• In modern society, production of industrial and domestic waste is increasing so much that waste disposal has become a serious problem in many countries in terms of both difficulty in obtaining a location for waste disposal and concern for the hazardous effects upon the human-environmental system. In Japan, combustible waste is burned in an incinerator and the cinders are buried in landfills together with incombustible waste. These buried substances are degraded by soil bacteria and the physico-chemical milieu existing underground. This requires a great deal of time. However, leachate from the waste landfill is unceasingly dispersed into the environment throughoutmore » the degradation period. It is known that leachate contains various kinds of chemicals both organic and inorganic, resulting from the degradation process. Leachate should therefore be examined from the point of view of both environmental pollution and hazardous effects on human health. In an attempt to evaluate the mutagenicity of leachate, the authors endeavored to establish some methods. They developed a protocol for the preconcentration of mutagens in the leachate and for the examination of the mutagenicity of leachate obtained from waste landfills in Japan using the Salmonella typhimurium/mammalian-microsome system (Ames test).« less
  • This article describes the origins of sanitary landfill leachates, their potential for contamination of surrounding soil and groundwater, and characterization and techniques for treating this extremely high-strength municipal wastewater to required standards by biological processes. Topics include leachate characterization, effluent standards and treatment by two stage activated sludge process.
  • The presence, transport, and ultimate fate of heavy metals in landfill leachate are discussed. The influence of chemical activity and complexation on the behavior of metals in such environments is investigated. Leachates generated in experiments had high concentrations of dissolved ions and organic and inorganic ligands. These substances favored the removal of heavy metals primarily by precipitation as sulfides. This removal was enhanced by the increased stabilization rates and filtering action promoted by the recirculation of leachate through the landfill mass. (1 diagram, 13 graphs, 15 references, 2 tables)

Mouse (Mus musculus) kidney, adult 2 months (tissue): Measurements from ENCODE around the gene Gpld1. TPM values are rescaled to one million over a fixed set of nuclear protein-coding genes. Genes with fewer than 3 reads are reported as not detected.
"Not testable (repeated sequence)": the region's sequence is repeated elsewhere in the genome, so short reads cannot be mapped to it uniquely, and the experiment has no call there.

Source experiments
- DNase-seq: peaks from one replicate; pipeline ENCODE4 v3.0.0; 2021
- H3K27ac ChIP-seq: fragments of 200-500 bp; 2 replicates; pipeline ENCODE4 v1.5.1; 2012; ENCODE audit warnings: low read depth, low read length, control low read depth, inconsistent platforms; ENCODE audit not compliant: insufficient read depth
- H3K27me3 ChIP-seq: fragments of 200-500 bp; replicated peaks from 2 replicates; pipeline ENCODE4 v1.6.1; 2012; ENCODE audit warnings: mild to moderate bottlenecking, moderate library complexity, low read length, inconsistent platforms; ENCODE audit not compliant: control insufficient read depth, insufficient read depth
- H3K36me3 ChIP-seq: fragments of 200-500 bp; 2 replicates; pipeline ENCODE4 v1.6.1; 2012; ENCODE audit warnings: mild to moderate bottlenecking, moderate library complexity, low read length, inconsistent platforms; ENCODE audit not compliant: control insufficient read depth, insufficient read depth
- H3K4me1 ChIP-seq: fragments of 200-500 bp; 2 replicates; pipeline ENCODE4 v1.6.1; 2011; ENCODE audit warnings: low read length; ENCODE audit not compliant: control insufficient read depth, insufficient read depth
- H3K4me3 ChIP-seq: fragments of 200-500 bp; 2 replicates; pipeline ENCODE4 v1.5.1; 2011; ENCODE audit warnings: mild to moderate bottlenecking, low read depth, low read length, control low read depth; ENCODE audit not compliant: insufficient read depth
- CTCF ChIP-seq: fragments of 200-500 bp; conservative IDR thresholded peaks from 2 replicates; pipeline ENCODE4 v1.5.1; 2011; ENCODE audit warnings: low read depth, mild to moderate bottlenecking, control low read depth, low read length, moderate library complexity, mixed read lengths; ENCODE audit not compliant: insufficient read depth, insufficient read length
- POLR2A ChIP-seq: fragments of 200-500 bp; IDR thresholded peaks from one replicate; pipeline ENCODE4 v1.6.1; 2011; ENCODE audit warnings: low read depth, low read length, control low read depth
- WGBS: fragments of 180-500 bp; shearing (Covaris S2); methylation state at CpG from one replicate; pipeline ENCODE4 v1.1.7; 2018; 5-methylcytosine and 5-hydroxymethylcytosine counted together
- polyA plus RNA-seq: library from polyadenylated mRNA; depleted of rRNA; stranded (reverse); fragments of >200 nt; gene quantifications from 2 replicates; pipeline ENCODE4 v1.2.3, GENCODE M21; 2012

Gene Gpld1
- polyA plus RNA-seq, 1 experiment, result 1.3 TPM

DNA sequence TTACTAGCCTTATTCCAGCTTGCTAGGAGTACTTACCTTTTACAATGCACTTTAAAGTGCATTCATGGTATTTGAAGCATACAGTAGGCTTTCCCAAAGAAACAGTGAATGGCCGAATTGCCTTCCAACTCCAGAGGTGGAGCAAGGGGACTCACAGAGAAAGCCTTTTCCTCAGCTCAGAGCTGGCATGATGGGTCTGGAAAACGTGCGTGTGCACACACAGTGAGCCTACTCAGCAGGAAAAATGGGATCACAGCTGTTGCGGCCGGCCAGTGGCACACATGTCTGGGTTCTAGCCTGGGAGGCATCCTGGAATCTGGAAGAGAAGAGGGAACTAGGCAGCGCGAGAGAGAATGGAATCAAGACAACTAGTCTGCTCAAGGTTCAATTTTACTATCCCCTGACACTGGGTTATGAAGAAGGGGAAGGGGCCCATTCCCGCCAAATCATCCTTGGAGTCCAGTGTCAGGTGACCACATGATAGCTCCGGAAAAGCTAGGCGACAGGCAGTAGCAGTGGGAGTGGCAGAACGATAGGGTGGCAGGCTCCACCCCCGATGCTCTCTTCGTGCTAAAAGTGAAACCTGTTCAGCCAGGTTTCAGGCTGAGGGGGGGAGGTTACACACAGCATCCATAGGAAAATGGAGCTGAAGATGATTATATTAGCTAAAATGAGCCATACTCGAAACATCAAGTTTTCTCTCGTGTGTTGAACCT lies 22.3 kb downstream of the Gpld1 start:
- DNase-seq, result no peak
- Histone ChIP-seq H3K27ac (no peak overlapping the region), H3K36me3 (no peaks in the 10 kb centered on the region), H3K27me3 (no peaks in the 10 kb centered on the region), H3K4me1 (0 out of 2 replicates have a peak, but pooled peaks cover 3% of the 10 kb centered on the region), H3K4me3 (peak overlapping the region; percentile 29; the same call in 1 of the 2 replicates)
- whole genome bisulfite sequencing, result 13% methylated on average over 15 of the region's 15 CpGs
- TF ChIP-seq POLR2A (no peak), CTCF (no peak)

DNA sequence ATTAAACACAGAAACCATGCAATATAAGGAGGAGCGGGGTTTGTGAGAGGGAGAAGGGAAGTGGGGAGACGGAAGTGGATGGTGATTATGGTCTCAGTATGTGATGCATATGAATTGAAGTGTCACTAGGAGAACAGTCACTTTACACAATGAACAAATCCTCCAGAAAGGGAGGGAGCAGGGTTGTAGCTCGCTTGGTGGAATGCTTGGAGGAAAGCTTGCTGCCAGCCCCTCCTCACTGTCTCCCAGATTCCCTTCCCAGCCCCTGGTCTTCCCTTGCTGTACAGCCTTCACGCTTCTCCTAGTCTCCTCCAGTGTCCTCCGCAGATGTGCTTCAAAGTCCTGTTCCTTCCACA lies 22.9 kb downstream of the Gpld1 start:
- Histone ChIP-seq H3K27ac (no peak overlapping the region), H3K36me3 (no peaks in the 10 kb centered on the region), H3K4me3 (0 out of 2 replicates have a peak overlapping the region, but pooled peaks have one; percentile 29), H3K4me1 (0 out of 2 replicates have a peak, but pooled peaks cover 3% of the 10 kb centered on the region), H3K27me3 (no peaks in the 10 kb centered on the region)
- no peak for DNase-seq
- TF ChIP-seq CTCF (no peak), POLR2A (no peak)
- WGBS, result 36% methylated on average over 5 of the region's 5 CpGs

• Controlling gas and leachate production is a primary objective of sound landfill management. Gases, composed mainly of carbon dioxide and methane, are formed during the decomposition of solid wastes. Leachate forms as water passes through the refuse, dissolving out chemicals. Three basic methods for controlling gas and leachate production are presented: managing production; directing gas or leachate movement; and treating the gas or leachate. Determining whether it would be more advantageous to increase or reduce the gas and leachate production is the first step in choosing a control method. (3 graphs, 3 tables)
  • There has been considerable debate regarding the chemical characterization of landfill leachate in general and the comparison of various types of landfill leachate (e.g., hazardous, codisposal, and municipal) in particular. For example, the preamble to the US EPA Subtitle D regulation (40 CFR Parts 257 and 258) suggests that there are no significant differences between the number and concentration of toxic constituents in hazardous versus municipal solid waste landfill leachate. The purpose of this paper is to statistically test this hypothesis in a large leachate database comprising 1490 leachate samples from 283 sample points (i.e., monitoring location such as amore » leachate sump) in 93 landfill waste cells (i.e., a section of a facility that took a specific waste stream or collection of similar waste streams) from 48 sites with municipal, codisposal, or hazardous waste site histories. Results of the analysis reveal clear differention between landfill leachate types, both in terms of constituents detected and their concentrations. The result of the analysis is a classification function that can estimate the probability that new leachate or ground water sample was produced by the disposal of municipal, codisposal, or hazardous waste. This type of computation is illustrated, and applications of the model to Superfund cost-allocation problems are discussed.« less